Economics driving Northern Ireland peace process
James M. Lyons
University of Colorado at Denver and Health Sciences Center
Institute for International Business and
Global Executive Forum
Center for International Business Education & Research
James M. Lyons is the senior trial partner at the Denver law firm of Rothgerber Johnson and Lyons LLP,
where his practice includes international trade and business development. In 1993 Lyons was appointed
by President Clinton to serve as the U.S. Observer to the International Fund for Ireland. In 1997, Lyons
was tapped by the president to succeed Senator George Mitchell as Special Advisor to the President and
Secretary of State for Economic Initiatives in Ireland. Lyons is listed in "Best Lawyers in America
(Business Litigation), and has received numerous honors for his public service. A Fellow of the Colorado
Bar Foundation, he holds a law degree from DePaul University College of Law in Chicago.
Peace has traveled a hard road in Ireland, arriving at this point in time after more than 400 years of
detours and often treacherous conditions. "Ireland's history is a complicated one," said Jim Lyons. "It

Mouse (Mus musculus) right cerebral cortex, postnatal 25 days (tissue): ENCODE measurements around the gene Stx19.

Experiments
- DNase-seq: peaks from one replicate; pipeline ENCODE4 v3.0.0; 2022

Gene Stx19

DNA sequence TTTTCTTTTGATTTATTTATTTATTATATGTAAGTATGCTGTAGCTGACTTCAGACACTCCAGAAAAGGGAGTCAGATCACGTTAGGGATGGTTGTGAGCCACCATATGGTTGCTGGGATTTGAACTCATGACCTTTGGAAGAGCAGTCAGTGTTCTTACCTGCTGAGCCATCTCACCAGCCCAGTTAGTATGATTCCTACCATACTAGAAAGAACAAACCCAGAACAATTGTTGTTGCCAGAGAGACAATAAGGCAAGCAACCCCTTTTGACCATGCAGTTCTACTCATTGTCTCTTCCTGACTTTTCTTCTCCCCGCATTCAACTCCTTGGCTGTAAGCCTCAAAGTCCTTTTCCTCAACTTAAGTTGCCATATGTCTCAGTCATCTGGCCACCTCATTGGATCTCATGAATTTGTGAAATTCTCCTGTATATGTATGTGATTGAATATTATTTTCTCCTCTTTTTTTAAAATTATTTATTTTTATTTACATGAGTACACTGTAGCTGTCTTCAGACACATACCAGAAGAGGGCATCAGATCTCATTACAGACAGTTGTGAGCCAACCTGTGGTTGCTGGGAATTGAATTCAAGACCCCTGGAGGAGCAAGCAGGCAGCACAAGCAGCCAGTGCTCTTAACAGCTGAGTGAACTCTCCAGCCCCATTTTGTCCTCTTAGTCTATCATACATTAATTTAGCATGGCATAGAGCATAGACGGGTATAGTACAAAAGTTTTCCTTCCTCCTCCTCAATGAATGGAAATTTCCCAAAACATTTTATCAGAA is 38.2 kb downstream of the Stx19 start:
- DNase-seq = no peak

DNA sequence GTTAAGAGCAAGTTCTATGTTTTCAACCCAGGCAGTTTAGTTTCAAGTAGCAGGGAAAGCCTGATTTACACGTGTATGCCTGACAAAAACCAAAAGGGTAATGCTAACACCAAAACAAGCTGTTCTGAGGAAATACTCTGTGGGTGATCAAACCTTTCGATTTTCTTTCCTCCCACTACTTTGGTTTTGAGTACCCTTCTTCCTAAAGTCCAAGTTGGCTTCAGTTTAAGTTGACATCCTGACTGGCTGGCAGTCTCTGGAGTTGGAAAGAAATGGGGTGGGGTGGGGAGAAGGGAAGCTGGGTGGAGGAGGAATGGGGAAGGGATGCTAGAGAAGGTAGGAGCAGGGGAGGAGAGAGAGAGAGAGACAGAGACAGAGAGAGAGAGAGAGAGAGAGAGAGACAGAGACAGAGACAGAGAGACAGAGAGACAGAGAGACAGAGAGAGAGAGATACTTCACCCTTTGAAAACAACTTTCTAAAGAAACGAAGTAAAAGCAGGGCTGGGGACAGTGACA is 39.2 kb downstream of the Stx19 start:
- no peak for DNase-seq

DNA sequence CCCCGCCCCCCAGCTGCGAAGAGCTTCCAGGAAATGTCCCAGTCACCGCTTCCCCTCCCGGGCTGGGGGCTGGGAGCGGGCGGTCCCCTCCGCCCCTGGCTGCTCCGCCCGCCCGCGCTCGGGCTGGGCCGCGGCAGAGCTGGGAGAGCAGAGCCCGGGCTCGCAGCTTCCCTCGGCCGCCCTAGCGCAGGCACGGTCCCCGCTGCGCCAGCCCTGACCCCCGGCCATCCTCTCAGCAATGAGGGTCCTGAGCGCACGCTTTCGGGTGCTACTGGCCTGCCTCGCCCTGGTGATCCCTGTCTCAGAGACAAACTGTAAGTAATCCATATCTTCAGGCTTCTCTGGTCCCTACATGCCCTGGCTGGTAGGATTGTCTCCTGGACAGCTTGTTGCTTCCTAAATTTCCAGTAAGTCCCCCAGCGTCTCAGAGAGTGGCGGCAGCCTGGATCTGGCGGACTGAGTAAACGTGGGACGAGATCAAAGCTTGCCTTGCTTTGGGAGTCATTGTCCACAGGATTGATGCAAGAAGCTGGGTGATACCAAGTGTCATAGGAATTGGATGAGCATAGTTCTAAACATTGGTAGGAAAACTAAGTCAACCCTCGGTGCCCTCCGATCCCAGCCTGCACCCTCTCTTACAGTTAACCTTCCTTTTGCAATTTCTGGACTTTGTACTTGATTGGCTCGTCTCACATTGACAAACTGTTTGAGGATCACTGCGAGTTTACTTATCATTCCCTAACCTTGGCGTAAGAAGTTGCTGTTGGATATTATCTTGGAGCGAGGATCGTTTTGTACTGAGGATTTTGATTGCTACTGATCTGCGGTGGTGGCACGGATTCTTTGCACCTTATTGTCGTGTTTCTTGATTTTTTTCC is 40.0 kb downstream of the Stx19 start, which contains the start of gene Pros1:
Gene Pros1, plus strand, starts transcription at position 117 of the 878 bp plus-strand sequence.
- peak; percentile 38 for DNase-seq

speaks in blood, and speaks in violence and is not susceptible to anybody's solutions, let alone one from
While the problem appears to be religious in nature - Catholic vs.
Protestant - it is actually a civil rights issue, said Lyons. "It is in my mind
a struggle toward the elimination of discrimination and the guarantee of
key elements that anybody wants - a job, education, house, future and
safety of the streets."
Lyons' initial role in the peace process was not to focus on class
struggles - the Irish people have to solve that problem themselves - but
to deal with the "underlying economic problems" caused by those
struggles. His major tool was the International Fund for Ireland.
"The president recognized that this was a vehicle which could be used
effectively by us to promote prosperity and reconciliation," said